- The Federal Circuit's decision calls into question PTAB's controversial practice regarding discretionary denials.
- The decision also places squarely at issue the USPTO's ability to issue rules merely through precedential decisions or written guidance from Director Vidal, rather than through traditional notice-and-comment rulemaking.
- Resolution of these issues could have a significant impact on how the USPTO operates.
Although the Patent Trial & Appeal Board's (PTAB) reliance on Fintiv to deny petitions for Inter Partes Review (IPR) has waned since Kathi Vidal was named Director of the USPTO and the advent of Sotera stipulations, these so-called Fintiv denials remain the subject of intense scrutiny by the patent bar. On March 13, 2023, the Federal Circuit Court of Appeals revived a challenge to the PTAB's practice of discretionary denials under Fintiv, allowing it to proceed before the district court. This revival will no doubt be welcomed by patent challengers who dislike the PTAB's current practice under Fintiv.
The case started as a suit in the Northern District of California, with Apple, Google, Cisco Systems, Intel, and Edwards Lifesciences teaming up to challenge the USPTO and its Fintiv rule. After being dismissed for a lack of jurisdiction, the parties appealed. The Federal Circuit considered several challenges raised by Apple et al., each of which the district court held was unreviewable by the IPR provisions of the patent statute. The Federal Circuit agreed with the district court on each challenge except one: whether the PTAB's Fintiv practice had to be, but was not, promulgated through notice-and-comment rulemaking under 5 U.S.C. § 553. The Federal Circuit allowed this challenge to proceed under the Administrative Procedure Act (APA), and remanded the case to the district court to determine the merits of the challenge.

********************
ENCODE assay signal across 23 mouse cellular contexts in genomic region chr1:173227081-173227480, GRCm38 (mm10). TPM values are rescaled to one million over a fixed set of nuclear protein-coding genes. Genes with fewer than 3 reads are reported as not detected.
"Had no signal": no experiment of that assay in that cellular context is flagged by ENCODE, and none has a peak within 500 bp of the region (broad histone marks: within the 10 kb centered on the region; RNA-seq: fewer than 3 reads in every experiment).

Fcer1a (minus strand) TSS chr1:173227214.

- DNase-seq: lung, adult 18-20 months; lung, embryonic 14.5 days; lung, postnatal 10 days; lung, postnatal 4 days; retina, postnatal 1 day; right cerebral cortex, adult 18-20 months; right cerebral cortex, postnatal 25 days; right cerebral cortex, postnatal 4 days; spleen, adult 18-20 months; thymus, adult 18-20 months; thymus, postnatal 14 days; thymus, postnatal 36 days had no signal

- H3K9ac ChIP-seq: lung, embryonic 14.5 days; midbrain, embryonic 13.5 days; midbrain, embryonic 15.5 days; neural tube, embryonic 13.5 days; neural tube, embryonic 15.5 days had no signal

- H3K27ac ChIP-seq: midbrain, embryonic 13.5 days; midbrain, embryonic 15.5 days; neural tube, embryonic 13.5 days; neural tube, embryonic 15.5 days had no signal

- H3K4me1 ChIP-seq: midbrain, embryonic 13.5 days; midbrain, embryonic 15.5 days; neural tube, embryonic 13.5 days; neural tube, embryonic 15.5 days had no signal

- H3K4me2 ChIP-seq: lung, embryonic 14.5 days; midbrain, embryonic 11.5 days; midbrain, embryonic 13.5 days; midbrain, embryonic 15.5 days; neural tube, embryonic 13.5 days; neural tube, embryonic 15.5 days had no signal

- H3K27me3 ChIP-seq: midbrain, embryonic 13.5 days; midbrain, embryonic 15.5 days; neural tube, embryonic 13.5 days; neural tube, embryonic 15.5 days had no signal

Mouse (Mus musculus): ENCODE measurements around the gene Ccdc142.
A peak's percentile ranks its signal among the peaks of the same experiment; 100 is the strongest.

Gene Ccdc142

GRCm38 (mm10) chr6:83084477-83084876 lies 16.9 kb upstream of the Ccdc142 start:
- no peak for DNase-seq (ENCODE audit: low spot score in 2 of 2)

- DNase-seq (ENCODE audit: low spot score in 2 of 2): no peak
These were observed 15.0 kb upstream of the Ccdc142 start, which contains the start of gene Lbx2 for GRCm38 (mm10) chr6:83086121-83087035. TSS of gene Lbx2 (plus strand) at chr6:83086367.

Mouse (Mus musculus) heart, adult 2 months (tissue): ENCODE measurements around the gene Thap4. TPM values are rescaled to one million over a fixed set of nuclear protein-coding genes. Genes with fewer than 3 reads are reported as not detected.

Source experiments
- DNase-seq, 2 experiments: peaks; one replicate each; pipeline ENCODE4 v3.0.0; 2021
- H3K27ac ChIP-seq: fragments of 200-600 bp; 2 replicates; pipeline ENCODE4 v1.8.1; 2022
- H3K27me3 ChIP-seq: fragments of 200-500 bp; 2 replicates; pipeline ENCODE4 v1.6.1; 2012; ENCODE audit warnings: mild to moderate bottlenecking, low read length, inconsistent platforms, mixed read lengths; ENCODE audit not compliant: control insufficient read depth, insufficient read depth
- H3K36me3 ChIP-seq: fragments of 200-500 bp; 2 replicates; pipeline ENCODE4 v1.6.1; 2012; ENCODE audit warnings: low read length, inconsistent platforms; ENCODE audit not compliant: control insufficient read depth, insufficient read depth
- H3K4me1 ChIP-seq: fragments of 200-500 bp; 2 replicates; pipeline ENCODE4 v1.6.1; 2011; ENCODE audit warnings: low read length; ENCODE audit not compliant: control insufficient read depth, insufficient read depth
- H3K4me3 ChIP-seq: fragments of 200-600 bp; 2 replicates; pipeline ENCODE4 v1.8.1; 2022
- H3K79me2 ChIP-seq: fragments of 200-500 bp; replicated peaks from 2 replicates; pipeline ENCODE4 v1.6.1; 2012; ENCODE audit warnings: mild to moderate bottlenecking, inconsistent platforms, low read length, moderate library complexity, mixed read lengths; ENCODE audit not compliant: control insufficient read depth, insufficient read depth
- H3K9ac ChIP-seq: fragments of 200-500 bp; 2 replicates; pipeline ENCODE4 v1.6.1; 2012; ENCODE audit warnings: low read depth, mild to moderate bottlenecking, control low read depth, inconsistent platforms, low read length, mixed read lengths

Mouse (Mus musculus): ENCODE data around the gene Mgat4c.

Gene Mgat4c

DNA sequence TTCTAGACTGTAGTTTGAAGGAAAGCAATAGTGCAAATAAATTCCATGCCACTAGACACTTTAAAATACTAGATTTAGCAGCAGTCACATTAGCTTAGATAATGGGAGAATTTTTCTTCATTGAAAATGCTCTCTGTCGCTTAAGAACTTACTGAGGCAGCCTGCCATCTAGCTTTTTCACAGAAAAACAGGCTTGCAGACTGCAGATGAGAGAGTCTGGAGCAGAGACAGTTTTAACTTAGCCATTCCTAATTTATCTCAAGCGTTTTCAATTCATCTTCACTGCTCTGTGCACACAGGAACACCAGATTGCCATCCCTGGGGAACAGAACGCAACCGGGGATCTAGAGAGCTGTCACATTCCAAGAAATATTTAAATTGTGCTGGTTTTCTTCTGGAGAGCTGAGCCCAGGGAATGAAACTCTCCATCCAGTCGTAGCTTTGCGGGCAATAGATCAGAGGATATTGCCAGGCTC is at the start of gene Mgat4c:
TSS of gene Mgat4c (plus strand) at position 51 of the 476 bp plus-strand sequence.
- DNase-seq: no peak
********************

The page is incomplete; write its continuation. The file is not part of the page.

The Federal Circuit's decision is noteworthy for two key reasons. First, the decision allows Apple's Fintiv challenge to proceed on the merits—potentially calling into question the PTAB's present practice regarding discretionary denials under Fintiv. Second, the decision places squarely at issue the USPTO's ability to issue rules through the mechanism of designating PTAB decisions, such as Fintiv, as precedential or via written guidance from Director Vidal, rather than through traditional notice-and-comment rulemaking. Resolution of these issues could have a significant impact on how the USPTO operates, not only with respect to IPR practice, but potentially even more broadly.
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